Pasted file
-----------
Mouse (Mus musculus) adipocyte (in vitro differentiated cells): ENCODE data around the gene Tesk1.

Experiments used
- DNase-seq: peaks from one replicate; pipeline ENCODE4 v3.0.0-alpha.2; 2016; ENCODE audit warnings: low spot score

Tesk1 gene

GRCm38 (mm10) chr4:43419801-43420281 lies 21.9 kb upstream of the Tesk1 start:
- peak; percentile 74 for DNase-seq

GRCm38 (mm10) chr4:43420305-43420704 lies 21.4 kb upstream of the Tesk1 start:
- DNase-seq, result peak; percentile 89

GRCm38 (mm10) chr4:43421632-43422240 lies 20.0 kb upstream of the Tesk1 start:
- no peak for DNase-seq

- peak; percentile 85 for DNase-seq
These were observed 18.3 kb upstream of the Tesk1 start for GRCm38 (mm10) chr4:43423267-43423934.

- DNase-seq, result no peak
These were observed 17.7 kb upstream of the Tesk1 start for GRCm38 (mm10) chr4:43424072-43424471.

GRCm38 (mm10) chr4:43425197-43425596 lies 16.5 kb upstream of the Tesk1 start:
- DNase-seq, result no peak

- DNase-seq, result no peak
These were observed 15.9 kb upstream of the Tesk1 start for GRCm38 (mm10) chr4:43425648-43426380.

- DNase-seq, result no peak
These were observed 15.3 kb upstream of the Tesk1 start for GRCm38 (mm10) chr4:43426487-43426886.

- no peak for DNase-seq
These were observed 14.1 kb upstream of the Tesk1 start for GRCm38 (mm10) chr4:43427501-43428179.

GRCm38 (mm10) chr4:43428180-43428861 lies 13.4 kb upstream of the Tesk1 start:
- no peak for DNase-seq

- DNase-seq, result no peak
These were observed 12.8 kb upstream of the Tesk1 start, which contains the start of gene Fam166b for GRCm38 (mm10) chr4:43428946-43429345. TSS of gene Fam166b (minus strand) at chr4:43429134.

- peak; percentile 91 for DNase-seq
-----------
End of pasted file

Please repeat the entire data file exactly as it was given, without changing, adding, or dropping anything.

Mouse (Mus musculus) adipocyte (in vitro differentiated cells): ENCODE data around the gene Tesk1.

Experiments used
- DNase-seq: peaks from one replicate; pipeline ENCODE4 v3.0.0-alpha.2; 2016; ENCODE audit warnings: low spot score

Tesk1 gene

GRCm38 (mm10) chr4:43419801-43420281 lies 21.9 kb upstream of the Tesk1 start:
- peak; percentile 74 for DNase-seq

GRCm38 (mm10) chr4:43420305-43420704 lies 21.4 kb upstream of the Tesk1 start:
- DNase-seq, result peak; percentile 89

GRCm38 (mm10) chr4:43421632-43422240 lies 20.0 kb upstream of the Tesk1 start:
- no peak for DNase-seq

- peak; percentile 85 for DNase-seq
These were observed 18.3 kb upstream of the Tesk1 start for GRCm38 (mm10) chr4:43423267-43423934.

- DNase-seq, result no peak
These were observed 17.7 kb upstream of the Tesk1 start for GRCm38 (mm10) chr4:43424072-43424471.

GRCm38 (mm10) chr4:43425197-43425596 lies 16.5 kb upstream of the Tesk1 start:
- DNase-seq, result no peak

- DNase-seq, result no peak
These were observed 15.9 kb upstream of the Tesk1 start for GRCm38 (mm10) chr4:43425648-43426380.

- DNase-seq, result no peak
These were observed 15.3 kb upstream of the Tesk1 start for GRCm38 (mm10) chr4:43426487-43426886.

- no peak for DNase-seq
These were observed 14.1 kb upstream of the Tesk1 start for GRCm38 (mm10) chr4:43427501-43428179.

GRCm38 (mm10) chr4:43428180-43428861 lies 13.4 kb upstream of the Tesk1 start:
- no peak for DNase-seq

- DNase-seq, result no peak
These were observed 12.8 kb upstream of the Tesk1 start, which contains the start of gene Fam166b for GRCm38 (mm10) chr4:43428946-43429345. TSS of gene Fam166b (minus strand) at chr4:43429134.

- peak; percentile 91 for DNase-seq